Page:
NGC 6744 is an intermediate spiral galaxy located 30 million light years from Earth in the constellation Pavo. ngc 6744 is an intermediate spiral galaxy located 30 million light years from Earth in the constellation Pavo. NGC 6744 (also known as Caldwell 10) is an intermediate spiral galaxy located about 30 million light years away in the constellation Pavo (Peacock). NGC 6744 is an intermediate spiral galaxy about 30 million light years away in the constellation Pavo.
NASA’s Hubble Space Telescope is an international collaboration project between NASA and ESA. The galactic companion of NGC 6744 is reminiscent of the Milky Way’s satellite galaxy, the Large Magellanic Cloud.
What kind of galaxy is NGC 6744?
An international team of astronomers has studied NGC 6744, one of the most Milky Way-like spiral galaxies, in several frequencies. Moving away from the galactic core, parts of the dusty spiral arms can be seen in shades of pink and blue. While the blue areas are full of young star clusters, the pink ones are regions of active star formation, indicating that the galaxy is still very much alive. In addition, the team calculated that the star formation rate of NGC 6744 is between 2.8 and 4.7 solar masses per year, at least twice that of the Milky Way. The specific star formation rate of NGC 6744 is greater than that of late-type spiral galaxies like the Milky Way, but significantly lower than that of a typical starburst galaxy.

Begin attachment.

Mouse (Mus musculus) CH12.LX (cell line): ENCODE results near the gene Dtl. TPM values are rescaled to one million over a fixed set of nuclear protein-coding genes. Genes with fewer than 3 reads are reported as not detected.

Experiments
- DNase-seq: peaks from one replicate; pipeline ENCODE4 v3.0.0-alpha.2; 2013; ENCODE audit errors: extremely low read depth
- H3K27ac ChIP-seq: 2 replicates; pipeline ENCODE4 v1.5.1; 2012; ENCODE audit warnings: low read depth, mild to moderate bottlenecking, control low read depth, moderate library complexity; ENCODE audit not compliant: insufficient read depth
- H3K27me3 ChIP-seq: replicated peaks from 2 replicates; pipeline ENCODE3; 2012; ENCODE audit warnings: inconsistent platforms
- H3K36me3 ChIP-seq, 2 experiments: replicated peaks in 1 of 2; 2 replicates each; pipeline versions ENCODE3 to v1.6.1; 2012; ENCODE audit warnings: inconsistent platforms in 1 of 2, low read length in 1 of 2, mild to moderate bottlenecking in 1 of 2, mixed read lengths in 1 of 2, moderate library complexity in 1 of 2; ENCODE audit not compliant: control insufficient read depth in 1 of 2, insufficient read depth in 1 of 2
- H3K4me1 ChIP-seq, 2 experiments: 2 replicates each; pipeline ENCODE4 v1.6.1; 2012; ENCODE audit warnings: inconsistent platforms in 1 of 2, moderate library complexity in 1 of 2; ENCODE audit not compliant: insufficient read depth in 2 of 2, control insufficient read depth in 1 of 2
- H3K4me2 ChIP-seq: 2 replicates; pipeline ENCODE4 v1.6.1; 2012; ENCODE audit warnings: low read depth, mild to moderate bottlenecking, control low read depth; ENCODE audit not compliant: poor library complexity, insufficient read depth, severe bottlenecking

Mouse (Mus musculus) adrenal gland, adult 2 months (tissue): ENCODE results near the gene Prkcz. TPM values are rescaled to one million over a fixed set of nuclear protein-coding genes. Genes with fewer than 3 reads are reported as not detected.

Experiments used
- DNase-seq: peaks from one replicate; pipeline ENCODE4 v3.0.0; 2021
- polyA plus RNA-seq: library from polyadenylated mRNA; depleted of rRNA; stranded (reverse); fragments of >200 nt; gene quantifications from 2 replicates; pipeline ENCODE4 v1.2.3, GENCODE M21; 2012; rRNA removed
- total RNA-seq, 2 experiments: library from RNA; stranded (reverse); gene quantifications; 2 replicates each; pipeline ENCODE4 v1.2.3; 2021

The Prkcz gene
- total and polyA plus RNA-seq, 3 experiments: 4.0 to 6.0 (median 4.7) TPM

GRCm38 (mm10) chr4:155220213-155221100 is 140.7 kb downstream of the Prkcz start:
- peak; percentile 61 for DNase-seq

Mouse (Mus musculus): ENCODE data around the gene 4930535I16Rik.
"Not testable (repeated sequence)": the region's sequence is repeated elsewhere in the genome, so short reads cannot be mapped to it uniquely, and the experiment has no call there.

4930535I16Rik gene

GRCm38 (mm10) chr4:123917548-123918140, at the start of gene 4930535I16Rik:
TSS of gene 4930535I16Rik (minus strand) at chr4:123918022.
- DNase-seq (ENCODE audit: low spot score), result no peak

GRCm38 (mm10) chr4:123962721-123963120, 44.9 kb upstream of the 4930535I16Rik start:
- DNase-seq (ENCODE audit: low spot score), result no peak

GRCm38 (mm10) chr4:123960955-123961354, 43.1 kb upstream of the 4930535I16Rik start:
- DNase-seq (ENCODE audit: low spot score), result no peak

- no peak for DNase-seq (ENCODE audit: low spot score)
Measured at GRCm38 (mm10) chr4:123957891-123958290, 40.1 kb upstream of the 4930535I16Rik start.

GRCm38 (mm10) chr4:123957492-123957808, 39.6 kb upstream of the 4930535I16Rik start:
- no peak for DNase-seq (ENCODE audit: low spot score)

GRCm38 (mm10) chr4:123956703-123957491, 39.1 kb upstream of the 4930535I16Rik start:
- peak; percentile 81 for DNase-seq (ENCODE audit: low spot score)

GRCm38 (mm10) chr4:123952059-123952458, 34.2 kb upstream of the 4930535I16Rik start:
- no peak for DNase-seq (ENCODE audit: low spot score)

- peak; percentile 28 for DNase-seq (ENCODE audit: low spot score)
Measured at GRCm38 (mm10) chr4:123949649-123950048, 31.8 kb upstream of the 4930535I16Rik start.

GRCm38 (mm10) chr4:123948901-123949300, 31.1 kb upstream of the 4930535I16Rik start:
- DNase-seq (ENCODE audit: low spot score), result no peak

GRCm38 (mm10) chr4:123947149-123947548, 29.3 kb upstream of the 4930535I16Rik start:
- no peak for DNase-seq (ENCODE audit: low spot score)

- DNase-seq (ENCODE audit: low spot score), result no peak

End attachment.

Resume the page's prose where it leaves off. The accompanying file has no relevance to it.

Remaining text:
Does NGC 1232 form stars?
NGC 1232 is located 20 degrees south of the celestial equator, in the constellation Eridanus (The River), about 100 million light years away. The galaxy is dominated by millions of bright stars and dark dust caught in a gravitational vortex of spiral arms orbiting around the centre. NGC is a frontal spiral SAB-type galaxy located about 60 million light-years away in the constellation Eridanus. NGC 1232 is moving away from us at a speed of about 1603 kilometres per second, while NGC 1232A is moving away from us at 6599 kilometres per second.
Along these spiral arms, open clusters of bright blue stars can be seen, with dark orbits of dense interstellar dust in between.
Which NGC is the Milky Way Galaxy?
Discovered in 1823, NGC 6744 is a medium-sized spiral galaxy in the constellation Pavo, about 30 million light years away. The star formation rate (SFR) of NGC 6744 is between 2.8 and 4.7 M⊙ per year, which means that the galaxy is still actively forming stars. It is one of a loose cluster of about six or seven dozen galaxies located towards the Big Dipper in the constellation Ursa Major (the Great Bear). Now Yew’s team is reporting important results from its observations of NGC 6744, including the discovery of nearly 400 radio and X-ray sources.
How similar is NGC 1232 to the Milky Way?
The estimated distance between NGC 1232 and its satellite is 2.4 Mpc (van Zee & Bryant 199 ), which means that they are not currently physically connected. In the case of NGC 1232, this is related to the presence of a significant number of luminous H ii regions. In addition, Garmire (201) reported evidence that a dwarf galaxy may have crossed the disk of NGC 1232, based on the discovery of a diffuse hot X-ray emission cloud observed in this galaxy. They derived ΣSFR gradients for several spiral galaxies, including NGC 1232, and found an essentially constant ΣSFR along the radius of the galaxy, with values between 10-2-10-3M⊙ yr-1 kpc-2.